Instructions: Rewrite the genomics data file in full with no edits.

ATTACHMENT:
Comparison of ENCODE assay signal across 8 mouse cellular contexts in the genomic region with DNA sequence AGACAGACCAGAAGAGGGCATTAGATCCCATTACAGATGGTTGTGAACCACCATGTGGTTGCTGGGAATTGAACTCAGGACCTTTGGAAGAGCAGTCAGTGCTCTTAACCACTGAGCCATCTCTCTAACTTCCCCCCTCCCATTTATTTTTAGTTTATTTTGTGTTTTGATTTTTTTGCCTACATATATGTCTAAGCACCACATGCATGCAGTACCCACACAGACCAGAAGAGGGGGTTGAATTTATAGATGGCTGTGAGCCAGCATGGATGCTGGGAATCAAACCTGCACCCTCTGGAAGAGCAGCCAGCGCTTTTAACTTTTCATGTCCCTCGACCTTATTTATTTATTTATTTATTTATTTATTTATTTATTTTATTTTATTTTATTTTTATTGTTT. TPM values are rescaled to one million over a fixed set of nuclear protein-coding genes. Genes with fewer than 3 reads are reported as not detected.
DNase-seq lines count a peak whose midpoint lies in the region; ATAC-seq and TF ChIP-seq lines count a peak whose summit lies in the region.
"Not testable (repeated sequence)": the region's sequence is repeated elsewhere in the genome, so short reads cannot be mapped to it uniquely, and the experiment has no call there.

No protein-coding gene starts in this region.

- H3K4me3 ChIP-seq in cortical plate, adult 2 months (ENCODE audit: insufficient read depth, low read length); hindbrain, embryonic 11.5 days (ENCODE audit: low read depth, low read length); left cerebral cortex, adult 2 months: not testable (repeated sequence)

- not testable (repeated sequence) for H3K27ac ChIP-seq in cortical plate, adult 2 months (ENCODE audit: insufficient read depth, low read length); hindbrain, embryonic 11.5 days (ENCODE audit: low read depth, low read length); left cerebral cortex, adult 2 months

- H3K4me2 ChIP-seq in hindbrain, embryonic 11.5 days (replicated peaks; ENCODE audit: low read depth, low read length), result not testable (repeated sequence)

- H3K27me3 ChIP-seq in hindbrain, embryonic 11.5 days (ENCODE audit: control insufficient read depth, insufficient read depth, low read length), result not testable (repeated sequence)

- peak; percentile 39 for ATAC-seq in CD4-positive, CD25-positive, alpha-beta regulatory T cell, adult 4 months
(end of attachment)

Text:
Comparison of ENCODE assay signal across 8 mouse cellular contexts in the genomic region with DNA sequence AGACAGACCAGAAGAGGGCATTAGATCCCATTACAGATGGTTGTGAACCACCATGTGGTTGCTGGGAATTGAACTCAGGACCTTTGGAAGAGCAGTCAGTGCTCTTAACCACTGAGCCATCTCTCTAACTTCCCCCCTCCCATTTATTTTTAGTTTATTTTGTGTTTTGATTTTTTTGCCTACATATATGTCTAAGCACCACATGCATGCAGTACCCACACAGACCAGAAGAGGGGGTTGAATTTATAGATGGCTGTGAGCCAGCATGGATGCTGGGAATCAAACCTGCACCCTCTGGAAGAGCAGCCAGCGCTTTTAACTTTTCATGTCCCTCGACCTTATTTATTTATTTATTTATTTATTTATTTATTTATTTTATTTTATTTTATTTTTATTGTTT. TPM values are rescaled to one million over a fixed set of nuclear protein-coding genes. Genes with fewer than 3 reads are reported as not detected.
DNase-seq lines count a peak whose midpoint lies in the region; ATAC-seq and TF ChIP-seq lines count a peak whose summit lies in the region.
"Not testable (repeated sequence)": the region's sequence is repeated elsewhere in the genome, so short reads cannot be mapped to it uniquely, and the experiment has no call there.

No protein-coding gene starts in this region.

- H3K4me3 ChIP-seq in cortical plate, adult 2 months (ENCODE audit: insufficient read depth, low read length); hindbrain, embryonic 11.5 days (ENCODE audit: low read depth, low read length); left cerebral cortex, adult 2 months: not testable (repeated sequence)

- not testable (repeated sequence) for H3K27ac ChIP-seq in cortical plate, adult 2 months (ENCODE audit: insufficient read depth, low read length); hindbrain, embryonic 11.5 days (ENCODE audit: low read depth, low read length); left cerebral cortex, adult 2 months

- H3K4me2 ChIP-seq in hindbrain, embryonic 11.5 days (replicated peaks; ENCODE audit: low read depth, low read length), result not testable (repeated sequence)

- H3K27me3 ChIP-seq in hindbrain, embryonic 11.5 days (ENCODE audit: control insufficient read depth, insufficient read depth, low read length), result not testable (repeated sequence)

- peak; percentile 39 for ATAC-seq in CD4-positive, CD25-positive, alpha-beta regulatory T cell, adult 4 months